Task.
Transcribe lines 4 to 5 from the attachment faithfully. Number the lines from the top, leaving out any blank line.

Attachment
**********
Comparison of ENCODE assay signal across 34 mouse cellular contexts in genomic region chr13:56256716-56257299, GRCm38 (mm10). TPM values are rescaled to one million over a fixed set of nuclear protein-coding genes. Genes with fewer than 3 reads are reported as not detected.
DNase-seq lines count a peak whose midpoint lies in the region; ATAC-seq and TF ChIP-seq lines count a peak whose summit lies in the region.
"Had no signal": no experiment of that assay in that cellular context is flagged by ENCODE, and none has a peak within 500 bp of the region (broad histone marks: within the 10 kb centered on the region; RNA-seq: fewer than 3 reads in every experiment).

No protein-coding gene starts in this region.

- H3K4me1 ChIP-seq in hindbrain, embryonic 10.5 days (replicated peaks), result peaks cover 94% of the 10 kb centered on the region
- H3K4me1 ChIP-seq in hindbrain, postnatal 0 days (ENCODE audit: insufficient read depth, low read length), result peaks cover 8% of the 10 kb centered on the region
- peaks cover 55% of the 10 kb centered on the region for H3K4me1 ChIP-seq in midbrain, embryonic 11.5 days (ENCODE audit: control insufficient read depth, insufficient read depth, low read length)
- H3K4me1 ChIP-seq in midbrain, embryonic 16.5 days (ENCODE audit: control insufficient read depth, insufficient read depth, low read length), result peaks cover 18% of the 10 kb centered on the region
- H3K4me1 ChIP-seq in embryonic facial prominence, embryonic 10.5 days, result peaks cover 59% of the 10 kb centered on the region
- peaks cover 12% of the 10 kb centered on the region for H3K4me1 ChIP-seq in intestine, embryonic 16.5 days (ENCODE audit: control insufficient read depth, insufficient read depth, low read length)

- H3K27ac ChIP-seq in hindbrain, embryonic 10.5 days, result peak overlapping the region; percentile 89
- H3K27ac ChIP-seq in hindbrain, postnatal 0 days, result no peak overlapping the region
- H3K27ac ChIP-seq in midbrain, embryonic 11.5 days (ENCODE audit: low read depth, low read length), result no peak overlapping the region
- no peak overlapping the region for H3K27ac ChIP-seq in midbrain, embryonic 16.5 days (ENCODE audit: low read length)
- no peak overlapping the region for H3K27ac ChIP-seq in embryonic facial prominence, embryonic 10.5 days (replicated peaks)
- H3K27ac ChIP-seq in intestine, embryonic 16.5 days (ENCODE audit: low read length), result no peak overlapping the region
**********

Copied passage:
No protein-coding gene starts in this region.

- H3K4me1 ChIP-seq in hindbrain, embryonic 10.5 days (replicated peaks), result peaks cover 94% of the 10 kb centered on the region